Weblogic Multitenant

January 12, 2016

Reading time ~8 minutes

Weblogic 12.2.1 Multi-Tenant

With the development of partitions on Weblogic, Oracle has developed an infrastructure that is similar to containers, which takes advantage of the Weblogic server’s capacities such as clustering, transaction management and security [1].

These are the advantages of using Weblogic Server Multitenant [1]:

Time to market is improved.

  1. The complexity of moving workload to the cloud and from the cloud is reduced.
  2. It is possible to convert monolithic applications to smaller services.
  3. It allows up to 3x hardware consolidation.
  4. Reduction of OPEX by up to 25%

Since Weblogic Multitenant is based on the concept of partitions or micro containers. It is important to remark that these partitions allow the portability of applications reducing the time to market and allowing the movement to the cloud or vice versa.

Multi-tenant allows group applications that are scattered through several domains, which helps to optimize the use of hardware, making possible the reduction of OPEX.

In addition, a partition does not have any Operating System or JVM component. Applications and configuration artefacts compose partitions or micro containers and each one of these micro containers could use a managed server or a cluster.

In the following diagram, the topology shows two partitions deployed on the same cluster, which allow them sharing the JVMs that are part of that cluster.

With this in mind, in this post, I will show you how to reach the topology described based on partitions. I have created a domain with a cluster and I have an Oracle Pluggable Database available so now these are the additional elements created in this post:

  1. Virtual targets. According to [2] a virtual target is the target used by a resource group at the domain level and partition level. Virtual targets are targeted to managed servers or clusters and they define access points to resources. Virtual targets give a separate HTTP server for each target as in the case of virtual hosts in Weblogic Server [2]. Since virtual targets set the access to resources and resources are group by resource groups, these require one or more virtual targets. When a resource group has a global scope (related to the domain) it is possible to select any virtual target that is not assigned to a partition. On the other hand, when a resource group is assigned to a partition, this can use only available virtual targets in the partition [2].

  2. Resource groups. We can define it with an example, many times when we need two environments like development and testing, we should create two domains in order to separate applications and resources such as data sources, JMS servers, etc. With the introduction of Weblogic Multi-Tenant, you can group applications and resources to create a resource group with the elements needed by each environment. In addition, we should create partitions (one per each environment) to target one or more resource groups on these partitions. This configuration can be seen in the following picture.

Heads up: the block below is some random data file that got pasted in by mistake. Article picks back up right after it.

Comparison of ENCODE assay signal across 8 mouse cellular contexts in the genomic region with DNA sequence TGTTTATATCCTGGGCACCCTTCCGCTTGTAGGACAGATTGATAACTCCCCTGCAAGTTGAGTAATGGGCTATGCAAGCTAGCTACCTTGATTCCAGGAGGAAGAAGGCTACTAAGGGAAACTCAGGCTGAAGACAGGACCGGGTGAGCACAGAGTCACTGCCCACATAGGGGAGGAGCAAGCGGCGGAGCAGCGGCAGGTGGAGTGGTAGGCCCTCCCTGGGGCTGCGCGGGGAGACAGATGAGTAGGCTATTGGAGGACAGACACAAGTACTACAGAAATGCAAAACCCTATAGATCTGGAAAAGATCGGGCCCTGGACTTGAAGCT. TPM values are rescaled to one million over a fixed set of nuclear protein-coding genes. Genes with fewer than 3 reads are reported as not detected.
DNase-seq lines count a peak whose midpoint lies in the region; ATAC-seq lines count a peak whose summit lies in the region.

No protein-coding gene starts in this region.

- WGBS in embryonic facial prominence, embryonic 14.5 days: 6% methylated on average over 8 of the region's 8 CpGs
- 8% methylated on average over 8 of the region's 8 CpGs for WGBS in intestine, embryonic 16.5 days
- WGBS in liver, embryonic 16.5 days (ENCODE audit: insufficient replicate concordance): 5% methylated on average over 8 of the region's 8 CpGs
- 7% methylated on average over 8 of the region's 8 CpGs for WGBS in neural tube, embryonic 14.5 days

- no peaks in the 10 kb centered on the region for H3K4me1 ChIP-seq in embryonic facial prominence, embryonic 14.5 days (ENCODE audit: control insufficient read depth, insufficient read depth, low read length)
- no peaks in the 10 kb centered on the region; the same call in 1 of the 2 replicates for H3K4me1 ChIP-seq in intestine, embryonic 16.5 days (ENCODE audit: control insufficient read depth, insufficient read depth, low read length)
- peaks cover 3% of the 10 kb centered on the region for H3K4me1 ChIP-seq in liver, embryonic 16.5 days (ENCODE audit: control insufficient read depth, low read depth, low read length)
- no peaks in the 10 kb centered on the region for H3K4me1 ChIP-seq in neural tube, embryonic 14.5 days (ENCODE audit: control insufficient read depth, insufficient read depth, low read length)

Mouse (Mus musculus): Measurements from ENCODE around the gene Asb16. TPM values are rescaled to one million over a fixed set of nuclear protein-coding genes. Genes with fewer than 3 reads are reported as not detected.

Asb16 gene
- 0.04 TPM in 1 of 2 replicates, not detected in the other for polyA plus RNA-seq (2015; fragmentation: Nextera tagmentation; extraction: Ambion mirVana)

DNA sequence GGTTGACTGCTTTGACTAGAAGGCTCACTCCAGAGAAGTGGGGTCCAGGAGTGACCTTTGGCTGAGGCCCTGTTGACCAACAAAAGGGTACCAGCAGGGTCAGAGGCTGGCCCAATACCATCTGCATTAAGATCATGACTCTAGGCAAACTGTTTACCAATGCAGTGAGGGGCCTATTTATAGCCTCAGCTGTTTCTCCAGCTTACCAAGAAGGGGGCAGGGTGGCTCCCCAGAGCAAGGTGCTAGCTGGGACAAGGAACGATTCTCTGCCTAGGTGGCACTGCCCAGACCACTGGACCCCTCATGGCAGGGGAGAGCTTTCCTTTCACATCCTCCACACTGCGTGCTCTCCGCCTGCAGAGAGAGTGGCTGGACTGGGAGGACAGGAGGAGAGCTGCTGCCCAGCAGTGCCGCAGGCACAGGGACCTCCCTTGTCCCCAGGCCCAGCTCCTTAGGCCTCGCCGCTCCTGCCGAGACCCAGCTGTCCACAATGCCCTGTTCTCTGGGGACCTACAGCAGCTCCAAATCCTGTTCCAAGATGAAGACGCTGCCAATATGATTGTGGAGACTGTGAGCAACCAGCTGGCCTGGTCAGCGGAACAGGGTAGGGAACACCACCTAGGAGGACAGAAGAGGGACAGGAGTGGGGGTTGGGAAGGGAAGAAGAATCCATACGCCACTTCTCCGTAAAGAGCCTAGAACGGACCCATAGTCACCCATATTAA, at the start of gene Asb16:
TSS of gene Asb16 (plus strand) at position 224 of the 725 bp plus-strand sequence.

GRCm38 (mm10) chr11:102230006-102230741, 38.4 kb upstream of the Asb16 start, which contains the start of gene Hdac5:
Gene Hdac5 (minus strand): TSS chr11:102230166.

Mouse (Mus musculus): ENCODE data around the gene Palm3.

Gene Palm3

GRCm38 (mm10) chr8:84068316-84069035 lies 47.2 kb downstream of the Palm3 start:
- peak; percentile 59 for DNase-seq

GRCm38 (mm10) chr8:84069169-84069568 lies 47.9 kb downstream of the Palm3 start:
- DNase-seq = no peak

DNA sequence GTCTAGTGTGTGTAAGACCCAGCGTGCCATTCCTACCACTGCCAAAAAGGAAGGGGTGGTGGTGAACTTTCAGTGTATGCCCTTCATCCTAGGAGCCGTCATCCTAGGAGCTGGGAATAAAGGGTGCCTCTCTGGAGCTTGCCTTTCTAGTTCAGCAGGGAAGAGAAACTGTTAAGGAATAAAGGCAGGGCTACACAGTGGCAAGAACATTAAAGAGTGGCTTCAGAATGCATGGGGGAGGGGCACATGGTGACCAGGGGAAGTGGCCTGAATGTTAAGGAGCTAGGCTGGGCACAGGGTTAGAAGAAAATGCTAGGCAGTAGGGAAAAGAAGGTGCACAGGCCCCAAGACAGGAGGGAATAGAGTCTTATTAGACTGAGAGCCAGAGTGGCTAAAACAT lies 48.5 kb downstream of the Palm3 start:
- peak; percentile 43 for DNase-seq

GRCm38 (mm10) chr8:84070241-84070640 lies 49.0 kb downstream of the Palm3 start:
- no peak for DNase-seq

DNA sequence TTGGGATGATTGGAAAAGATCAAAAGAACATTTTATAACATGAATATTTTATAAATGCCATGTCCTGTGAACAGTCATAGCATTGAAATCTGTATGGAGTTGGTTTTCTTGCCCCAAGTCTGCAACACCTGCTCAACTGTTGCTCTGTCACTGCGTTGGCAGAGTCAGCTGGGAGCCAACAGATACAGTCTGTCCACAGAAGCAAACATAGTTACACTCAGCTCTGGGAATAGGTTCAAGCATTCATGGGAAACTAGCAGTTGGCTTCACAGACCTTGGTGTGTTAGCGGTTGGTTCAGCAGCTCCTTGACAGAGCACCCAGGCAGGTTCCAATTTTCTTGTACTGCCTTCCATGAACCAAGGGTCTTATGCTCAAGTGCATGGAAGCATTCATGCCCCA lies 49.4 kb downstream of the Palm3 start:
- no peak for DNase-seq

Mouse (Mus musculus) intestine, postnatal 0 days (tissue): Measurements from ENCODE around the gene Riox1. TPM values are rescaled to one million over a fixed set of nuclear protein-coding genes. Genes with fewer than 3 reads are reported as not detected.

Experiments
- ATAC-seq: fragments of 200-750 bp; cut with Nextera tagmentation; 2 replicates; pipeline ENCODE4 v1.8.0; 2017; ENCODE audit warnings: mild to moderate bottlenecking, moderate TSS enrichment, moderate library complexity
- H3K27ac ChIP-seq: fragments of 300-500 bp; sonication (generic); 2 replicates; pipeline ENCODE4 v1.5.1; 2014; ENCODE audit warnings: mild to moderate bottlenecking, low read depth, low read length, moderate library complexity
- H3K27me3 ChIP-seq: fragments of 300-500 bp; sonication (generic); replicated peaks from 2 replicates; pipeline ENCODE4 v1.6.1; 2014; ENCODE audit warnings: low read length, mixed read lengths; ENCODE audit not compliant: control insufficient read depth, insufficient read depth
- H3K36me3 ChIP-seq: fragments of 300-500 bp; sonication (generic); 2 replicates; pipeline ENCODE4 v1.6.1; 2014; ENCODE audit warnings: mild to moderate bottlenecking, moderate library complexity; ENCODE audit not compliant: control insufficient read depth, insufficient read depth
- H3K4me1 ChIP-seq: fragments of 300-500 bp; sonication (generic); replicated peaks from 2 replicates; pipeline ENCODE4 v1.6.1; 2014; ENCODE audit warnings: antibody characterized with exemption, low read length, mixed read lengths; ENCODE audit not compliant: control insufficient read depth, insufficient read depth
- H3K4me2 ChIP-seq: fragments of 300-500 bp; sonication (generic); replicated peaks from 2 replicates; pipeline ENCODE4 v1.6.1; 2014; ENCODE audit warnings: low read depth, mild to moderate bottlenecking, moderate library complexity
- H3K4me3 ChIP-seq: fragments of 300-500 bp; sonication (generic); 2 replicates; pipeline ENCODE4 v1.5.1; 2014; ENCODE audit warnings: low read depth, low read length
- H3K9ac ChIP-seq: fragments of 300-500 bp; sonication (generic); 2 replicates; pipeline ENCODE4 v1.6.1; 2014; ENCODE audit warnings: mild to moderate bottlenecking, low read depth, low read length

Since this configuration consolidates several domains into one, this case is a platform-as-a-service scenario because each partition is a Weblogic platform to deploy applications and resources [2].

In addition [2] states that resource groups give coherence to application suits that before were scattered in a domain.

Resources groups can be created at the domain level or at the domain partition level. A resource group created at the domain level has a global scope and cannot be used by any partition. On the other hand, a resource group created at the partition level has an scope that only covers that partition, it means that applications at this level are not available at the domain level or for other partitions [2].

  1. Partitions. According to [2] a partition is an administrative and runtime unit that is equivalent to a portion of a domain, which is used to run applications and their resources. Oracle recommends that you should not create more than 10 partitions per domain [2]. However, this number is up to you, but you have to consider the particular conditions of your deployments.

  2. Security realms. I will create a security realm per partition in order to manage the security independently.

  3. Partition users. The security realms created in the previous step will be used to define administrative users in charge of the administration of each partition.

Create virtual targets

Click on Virtual Targets under Environment

Click on New

In this screen you have to define the name of the Virtual Target, the target used by the virtual target, the hostnames configured to attend requests and the URI prefix to differentiate the development environment from the testing environment. Click on Ok

Do the same for the testing environment.

Create security realm for the partitions